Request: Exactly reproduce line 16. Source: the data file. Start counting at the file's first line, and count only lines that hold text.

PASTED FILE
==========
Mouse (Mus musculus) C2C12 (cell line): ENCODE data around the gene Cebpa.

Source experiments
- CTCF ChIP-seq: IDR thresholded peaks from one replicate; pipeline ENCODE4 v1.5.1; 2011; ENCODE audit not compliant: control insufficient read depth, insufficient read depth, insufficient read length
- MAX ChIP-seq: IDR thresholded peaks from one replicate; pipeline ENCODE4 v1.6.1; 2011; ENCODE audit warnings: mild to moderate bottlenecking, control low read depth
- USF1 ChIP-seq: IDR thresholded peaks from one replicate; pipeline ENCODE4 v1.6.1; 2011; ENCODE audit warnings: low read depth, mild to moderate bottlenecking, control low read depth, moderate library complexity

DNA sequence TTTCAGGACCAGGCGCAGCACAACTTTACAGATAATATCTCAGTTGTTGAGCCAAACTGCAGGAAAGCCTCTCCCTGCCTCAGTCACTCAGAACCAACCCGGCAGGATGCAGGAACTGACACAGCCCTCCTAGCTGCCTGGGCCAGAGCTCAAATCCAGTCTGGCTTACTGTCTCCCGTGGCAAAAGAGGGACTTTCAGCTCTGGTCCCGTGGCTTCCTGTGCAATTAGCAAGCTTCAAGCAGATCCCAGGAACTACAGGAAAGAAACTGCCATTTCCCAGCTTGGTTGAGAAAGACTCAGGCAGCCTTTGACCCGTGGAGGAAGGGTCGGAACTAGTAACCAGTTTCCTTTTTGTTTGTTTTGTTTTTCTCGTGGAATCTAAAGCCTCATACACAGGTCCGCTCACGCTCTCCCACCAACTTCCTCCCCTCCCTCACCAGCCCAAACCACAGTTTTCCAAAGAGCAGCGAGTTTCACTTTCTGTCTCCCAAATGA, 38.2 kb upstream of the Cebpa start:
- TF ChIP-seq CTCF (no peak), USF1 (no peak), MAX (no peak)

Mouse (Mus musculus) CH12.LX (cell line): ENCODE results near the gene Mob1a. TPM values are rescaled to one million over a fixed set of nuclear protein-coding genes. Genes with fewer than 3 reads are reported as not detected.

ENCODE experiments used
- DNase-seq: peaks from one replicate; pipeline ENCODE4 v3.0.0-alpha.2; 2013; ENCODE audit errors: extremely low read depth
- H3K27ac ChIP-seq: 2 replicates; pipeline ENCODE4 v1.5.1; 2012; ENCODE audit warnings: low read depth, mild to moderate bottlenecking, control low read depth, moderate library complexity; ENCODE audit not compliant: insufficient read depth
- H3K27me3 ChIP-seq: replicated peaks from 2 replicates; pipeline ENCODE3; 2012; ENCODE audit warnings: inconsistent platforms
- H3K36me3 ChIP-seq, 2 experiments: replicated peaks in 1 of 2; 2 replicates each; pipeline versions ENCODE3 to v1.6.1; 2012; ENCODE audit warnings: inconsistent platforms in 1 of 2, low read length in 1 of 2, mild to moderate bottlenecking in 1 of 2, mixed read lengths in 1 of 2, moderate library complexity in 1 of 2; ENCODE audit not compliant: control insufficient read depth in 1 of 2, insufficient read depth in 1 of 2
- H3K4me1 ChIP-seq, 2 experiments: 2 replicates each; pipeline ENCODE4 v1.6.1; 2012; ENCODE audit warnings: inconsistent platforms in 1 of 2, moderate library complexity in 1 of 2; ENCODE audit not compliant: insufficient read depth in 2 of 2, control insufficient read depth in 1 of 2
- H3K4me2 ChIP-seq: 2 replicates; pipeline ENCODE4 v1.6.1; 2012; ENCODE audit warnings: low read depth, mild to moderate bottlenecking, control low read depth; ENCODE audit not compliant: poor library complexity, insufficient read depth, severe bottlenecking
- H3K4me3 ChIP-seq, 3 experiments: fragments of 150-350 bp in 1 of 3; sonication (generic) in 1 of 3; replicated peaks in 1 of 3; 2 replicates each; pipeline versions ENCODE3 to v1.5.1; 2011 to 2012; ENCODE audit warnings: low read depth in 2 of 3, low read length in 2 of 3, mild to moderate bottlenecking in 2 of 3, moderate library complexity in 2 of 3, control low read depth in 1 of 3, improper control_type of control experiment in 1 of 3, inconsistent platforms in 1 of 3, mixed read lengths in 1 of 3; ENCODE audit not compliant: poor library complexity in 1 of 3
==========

- H3K4me3 ChIP-seq, 3 experiments: fragments of 150-350 bp in 1 of 3; sonication (generic) in 1 of 3; replicated peaks in 1 of 3; 2 replicates each; pipeline versions ENCODE3 to v1.5.1; 2011 to 2012; ENCODE audit warnings: low read depth in 2 of 3, low read length in 2 of 3, mild to moderate bottlenecking in 2 of 3, moderate library complexity in 2 of 3, control low read depth in 1 of 3, improper control_type of control experiment in 1 of 3, inconsistent platforms in 1 of 3, mixed read lengths in 1 of 3; ENCODE audit not compliant: poor library complexity in 1 of 3